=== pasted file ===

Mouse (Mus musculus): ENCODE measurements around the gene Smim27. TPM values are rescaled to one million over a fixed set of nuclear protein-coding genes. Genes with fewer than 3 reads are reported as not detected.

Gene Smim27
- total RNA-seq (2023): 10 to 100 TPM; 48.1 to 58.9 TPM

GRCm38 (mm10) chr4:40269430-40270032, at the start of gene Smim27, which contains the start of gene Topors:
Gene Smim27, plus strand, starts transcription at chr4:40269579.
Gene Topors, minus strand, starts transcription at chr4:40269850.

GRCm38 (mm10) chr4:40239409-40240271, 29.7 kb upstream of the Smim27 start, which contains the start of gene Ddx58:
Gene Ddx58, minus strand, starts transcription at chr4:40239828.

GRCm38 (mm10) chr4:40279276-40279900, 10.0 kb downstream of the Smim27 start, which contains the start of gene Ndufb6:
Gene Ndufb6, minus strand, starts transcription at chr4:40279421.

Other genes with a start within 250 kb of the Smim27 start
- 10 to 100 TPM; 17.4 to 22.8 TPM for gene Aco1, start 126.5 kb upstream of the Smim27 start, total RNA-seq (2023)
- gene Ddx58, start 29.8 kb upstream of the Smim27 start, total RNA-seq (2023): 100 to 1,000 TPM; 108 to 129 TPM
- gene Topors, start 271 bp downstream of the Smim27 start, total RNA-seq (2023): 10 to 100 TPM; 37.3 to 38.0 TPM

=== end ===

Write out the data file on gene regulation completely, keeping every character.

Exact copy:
Mouse (Mus musculus): ENCODE measurements around the gene Smim27. TPM values are rescaled to one million over a fixed set of nuclear protein-coding genes. Genes with fewer than 3 reads are reported as not detected.

Gene Smim27
- total RNA-seq (2023): 10 to 100 TPM; 48.1 to 58.9 TPM

GRCm38 (mm10) chr4:40269430-40270032, at the start of gene Smim27, which contains the start of gene Topors:
Gene Smim27, plus strand, starts transcription at chr4:40269579.
Gene Topors, minus strand, starts transcription at chr4:40269850.

GRCm38 (mm10) chr4:40239409-40240271, 29.7 kb upstream of the Smim27 start, which contains the start of gene Ddx58:
Gene Ddx58, minus strand, starts transcription at chr4:40239828.

GRCm38 (mm10) chr4:40279276-40279900, 10.0 kb downstream of the Smim27 start, which contains the start of gene Ndufb6:
Gene Ndufb6, minus strand, starts transcription at chr4:40279421.

Other genes with a start within 250 kb of the Smim27 start
- 10 to 100 TPM; 17.4 to 22.8 TPM for gene Aco1, start 126.5 kb upstream of the Smim27 start, total RNA-seq (2023)
- gene Ddx58, start 29.8 kb upstream of the Smim27 start, total RNA-seq (2023): 100 to 1,000 TPM; 108 to 129 TPM
- gene Topors, start 271 bp downstream of the Smim27 start, total RNA-seq (2023): 10 to 100 TPM; 37.3 to 38.0 TPM